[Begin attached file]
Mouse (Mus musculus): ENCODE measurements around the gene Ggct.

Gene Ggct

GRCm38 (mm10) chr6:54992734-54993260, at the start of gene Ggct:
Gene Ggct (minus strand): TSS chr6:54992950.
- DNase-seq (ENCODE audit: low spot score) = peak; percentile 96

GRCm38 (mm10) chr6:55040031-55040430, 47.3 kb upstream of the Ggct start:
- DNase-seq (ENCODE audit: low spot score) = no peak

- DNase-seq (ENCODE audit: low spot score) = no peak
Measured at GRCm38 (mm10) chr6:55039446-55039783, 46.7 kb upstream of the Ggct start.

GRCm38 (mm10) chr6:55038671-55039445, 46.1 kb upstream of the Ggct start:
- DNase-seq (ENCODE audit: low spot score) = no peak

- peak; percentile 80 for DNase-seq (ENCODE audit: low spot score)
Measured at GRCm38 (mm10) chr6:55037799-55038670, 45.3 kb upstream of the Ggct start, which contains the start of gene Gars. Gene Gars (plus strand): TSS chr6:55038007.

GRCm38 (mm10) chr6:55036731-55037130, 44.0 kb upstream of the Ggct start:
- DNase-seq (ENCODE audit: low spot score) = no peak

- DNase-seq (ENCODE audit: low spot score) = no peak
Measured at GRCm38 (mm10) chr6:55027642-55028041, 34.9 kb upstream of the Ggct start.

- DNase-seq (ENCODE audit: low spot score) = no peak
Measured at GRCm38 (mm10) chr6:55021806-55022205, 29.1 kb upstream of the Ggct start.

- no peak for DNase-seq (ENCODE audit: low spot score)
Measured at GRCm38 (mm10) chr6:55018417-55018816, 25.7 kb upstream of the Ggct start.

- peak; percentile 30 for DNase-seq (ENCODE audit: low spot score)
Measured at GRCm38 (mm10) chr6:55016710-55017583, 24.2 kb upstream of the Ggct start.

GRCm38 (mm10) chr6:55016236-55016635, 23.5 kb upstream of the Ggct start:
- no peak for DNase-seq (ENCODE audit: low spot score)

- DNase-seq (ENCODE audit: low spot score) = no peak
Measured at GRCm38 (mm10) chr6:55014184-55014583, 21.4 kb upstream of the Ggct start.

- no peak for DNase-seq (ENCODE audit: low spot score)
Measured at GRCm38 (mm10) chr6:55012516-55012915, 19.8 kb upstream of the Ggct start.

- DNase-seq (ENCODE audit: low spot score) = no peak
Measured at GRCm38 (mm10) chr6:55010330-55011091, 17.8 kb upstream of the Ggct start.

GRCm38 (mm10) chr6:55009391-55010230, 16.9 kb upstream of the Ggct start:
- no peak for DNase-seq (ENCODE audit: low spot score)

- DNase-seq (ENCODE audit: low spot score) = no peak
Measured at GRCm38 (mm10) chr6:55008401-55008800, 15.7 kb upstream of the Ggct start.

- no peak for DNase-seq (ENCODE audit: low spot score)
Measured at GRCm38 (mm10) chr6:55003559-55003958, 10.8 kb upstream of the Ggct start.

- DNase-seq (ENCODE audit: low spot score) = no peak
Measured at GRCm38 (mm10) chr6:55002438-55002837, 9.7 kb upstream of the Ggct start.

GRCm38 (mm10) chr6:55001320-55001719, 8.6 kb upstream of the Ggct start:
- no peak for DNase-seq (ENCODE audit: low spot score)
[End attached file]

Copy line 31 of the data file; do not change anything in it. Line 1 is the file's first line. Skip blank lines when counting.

Measured at GRCm38 (mm10) chr6:55010330-55011091, 17.8 kb upstream of the Ggct start.